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Novel High-Speed Boat Aids Military and Law Enforcement
by Andrea Cohen, MIT Sea Grant

If you happened to be gazing at Boston Harbor from a warm office building one afternoon in early February, you might have wondered why a Nigerian Navy speedboat was zipping across the white caps at close to 70 mph, whipping into hairpin turns that should have made the boat flip over (and over and over). The 27-foot twin-hull craft, designed and built by Marshfield, Mass.--based Intercept Boats, is indeed bound for Nigeria--hence the bright yellow lettering. But on this day, the boat, known as a Night Cat 27, was providing the Massachusetts State Police with a taste of what they too would soon be captaining.

Intercept's owner, Bob Perette, says he
  Lobster man
 
The U.S. Border Patrol in Miami purchased one of Intercept's first boats.
photo courtesy of Intercept Boats

got the idea for designing a high-speed boat for military and law enforcement agencies in the early 1990s while reading a magazine article about how the United States was losing the war on drugs because those with drugs had faster boats. "So I started doing some testing in my bathtub with these little models," says Perette, who was then working in the automotive industry and had no experience as a boat builder. Perette brought one of those models to Cliff Goudey at MIT Sea Grant, hoping he would test it and thereby provide the quantifiable data needed to convince others that the craft was not your average cigarette boat.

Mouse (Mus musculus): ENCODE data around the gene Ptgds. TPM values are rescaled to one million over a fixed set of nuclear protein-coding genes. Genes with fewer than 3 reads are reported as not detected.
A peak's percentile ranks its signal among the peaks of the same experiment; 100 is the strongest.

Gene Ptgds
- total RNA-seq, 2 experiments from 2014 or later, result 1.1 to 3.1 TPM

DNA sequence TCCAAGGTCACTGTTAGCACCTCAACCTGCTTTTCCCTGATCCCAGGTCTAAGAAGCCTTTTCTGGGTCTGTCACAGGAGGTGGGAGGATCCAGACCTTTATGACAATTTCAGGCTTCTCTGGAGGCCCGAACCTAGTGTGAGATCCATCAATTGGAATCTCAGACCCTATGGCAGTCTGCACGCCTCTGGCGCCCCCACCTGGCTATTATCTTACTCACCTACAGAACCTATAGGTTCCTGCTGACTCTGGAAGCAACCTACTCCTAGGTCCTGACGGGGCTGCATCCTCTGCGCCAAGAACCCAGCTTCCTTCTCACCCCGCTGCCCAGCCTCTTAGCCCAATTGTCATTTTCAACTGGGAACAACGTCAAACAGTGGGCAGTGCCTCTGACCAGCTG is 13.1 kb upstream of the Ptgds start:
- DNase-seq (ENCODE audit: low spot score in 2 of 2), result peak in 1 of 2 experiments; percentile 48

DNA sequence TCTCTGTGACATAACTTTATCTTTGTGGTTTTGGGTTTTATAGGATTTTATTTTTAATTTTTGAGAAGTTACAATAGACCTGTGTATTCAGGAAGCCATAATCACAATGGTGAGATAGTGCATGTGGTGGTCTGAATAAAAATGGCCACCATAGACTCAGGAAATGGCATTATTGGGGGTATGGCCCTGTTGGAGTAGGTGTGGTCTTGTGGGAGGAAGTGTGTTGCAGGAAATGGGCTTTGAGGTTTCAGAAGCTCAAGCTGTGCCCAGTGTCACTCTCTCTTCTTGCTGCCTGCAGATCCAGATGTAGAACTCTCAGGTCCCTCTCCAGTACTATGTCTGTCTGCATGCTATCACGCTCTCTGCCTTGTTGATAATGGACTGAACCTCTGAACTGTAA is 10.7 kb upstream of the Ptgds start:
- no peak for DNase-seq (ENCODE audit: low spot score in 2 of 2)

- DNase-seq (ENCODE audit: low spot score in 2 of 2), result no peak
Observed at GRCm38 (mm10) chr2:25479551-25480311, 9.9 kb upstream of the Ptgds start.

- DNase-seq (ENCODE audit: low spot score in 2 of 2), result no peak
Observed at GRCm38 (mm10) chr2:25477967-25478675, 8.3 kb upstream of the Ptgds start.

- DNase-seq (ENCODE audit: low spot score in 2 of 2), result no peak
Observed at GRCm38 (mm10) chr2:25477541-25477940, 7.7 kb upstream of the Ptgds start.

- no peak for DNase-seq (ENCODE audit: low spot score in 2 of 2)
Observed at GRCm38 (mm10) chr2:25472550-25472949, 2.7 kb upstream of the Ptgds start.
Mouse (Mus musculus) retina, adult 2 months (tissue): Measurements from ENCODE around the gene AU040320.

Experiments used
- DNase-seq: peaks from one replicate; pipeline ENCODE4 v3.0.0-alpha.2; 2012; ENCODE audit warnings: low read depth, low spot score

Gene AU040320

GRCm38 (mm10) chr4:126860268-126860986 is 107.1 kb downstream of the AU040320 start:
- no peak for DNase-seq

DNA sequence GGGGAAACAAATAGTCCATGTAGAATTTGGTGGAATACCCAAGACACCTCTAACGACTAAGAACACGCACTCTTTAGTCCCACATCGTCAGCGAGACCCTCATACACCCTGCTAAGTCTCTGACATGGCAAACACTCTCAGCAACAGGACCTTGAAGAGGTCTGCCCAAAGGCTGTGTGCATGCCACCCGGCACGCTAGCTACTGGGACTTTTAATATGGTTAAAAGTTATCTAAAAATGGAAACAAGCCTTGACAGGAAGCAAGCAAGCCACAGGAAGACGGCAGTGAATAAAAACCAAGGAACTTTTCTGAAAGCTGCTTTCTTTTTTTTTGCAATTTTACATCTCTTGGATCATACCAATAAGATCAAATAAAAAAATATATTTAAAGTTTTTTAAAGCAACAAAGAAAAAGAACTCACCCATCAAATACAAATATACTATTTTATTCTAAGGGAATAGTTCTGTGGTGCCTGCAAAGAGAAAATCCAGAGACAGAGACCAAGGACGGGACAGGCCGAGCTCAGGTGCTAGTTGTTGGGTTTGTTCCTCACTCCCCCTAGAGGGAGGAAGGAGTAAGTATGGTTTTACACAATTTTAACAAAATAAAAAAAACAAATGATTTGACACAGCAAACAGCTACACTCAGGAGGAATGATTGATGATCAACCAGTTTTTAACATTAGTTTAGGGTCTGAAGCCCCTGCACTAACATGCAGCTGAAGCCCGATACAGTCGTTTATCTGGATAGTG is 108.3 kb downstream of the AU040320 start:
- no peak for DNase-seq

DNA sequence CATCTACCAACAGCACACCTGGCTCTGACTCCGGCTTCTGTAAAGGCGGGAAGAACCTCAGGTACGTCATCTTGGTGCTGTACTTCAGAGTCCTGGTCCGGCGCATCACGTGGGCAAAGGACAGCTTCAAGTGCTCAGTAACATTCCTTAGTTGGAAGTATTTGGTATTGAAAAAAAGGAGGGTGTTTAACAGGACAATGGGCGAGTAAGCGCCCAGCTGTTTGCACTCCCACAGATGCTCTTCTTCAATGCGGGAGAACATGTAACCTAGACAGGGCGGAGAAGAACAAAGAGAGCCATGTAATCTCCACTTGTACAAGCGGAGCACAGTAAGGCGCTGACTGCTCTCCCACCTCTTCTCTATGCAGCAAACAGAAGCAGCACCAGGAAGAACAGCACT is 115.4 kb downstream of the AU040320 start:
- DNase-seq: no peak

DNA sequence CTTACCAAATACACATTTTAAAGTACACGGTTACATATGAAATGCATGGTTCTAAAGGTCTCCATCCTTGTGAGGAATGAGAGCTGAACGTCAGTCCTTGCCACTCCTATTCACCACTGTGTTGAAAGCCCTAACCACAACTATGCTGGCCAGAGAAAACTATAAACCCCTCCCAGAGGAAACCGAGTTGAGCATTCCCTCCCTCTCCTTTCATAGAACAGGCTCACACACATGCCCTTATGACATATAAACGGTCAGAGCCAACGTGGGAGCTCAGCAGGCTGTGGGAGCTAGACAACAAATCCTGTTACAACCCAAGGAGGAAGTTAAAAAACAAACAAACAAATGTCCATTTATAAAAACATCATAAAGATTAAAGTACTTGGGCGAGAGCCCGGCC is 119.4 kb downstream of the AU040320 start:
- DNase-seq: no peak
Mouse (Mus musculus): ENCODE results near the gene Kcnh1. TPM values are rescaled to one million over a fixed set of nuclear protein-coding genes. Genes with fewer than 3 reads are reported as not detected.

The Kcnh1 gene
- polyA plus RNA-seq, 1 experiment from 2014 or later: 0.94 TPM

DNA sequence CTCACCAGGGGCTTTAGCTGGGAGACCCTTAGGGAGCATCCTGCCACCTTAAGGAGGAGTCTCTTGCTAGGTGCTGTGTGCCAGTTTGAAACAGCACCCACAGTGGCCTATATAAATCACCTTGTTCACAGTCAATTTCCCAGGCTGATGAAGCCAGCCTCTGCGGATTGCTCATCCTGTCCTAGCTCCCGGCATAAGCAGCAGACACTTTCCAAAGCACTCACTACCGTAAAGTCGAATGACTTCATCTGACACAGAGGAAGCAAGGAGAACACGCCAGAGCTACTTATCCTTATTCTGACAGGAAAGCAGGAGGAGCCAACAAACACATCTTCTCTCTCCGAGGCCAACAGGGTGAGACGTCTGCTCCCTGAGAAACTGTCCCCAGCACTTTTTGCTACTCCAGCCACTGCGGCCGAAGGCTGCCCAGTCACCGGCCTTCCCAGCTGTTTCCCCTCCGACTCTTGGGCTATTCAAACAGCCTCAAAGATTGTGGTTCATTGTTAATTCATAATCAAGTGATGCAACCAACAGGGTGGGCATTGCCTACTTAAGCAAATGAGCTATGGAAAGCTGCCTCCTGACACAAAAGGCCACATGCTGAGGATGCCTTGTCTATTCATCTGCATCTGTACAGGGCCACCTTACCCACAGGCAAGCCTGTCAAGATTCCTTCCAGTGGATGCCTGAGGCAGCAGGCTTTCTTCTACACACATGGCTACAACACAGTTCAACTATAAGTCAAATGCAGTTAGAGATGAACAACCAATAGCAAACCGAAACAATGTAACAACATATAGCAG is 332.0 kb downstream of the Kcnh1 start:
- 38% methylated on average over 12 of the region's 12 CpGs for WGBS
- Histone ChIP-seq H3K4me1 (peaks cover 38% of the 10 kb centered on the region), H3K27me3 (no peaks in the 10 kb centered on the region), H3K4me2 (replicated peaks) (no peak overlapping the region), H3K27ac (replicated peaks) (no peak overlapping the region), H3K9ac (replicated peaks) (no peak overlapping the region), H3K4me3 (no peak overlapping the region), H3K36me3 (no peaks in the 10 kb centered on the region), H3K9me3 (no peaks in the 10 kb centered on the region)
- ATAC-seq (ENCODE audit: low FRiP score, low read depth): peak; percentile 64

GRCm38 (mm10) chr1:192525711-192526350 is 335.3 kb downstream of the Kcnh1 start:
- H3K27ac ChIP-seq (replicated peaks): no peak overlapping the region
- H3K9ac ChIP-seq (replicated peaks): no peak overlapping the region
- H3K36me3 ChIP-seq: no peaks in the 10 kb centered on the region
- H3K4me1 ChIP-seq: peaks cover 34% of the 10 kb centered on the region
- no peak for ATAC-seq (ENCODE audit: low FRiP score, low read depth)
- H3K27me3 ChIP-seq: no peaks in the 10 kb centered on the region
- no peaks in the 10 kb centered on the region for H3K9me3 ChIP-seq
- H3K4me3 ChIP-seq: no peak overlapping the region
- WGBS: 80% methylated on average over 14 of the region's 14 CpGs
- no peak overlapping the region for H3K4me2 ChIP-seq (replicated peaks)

Goudey, the director of MITSG's Center for Fisheries Engineering Research (CFER), suggested that Perette go one step farther and incorporate modifications to a boat Perette already owned—and then he could test the boat in a real-life scenario.

For that, Goudey and Justin Manley, then a student in MIT's Undergraduate Research Opportunity Program (UROP), created an instrumentation unit —basically a black box with a motion sensing package—which they connected to a laptop computer. "We took the unit out on Bob's boat and then on a similar sized conventional deep-V hull," says Goudey. "We were measuring accelerations and rotation rates in three axes. Measuring these six degrees of freedom, we were able to compare the performance of the two boats on that choppy day off Hull, Massachusetts." He recalls that the pitch and heave in particular were noticeably less with Perette's novel design, and the boat tracked as if it were on rails, making high-speed turns that he did not think were possible. The CFER report that resulted from the experiments quantified the substantial improvements.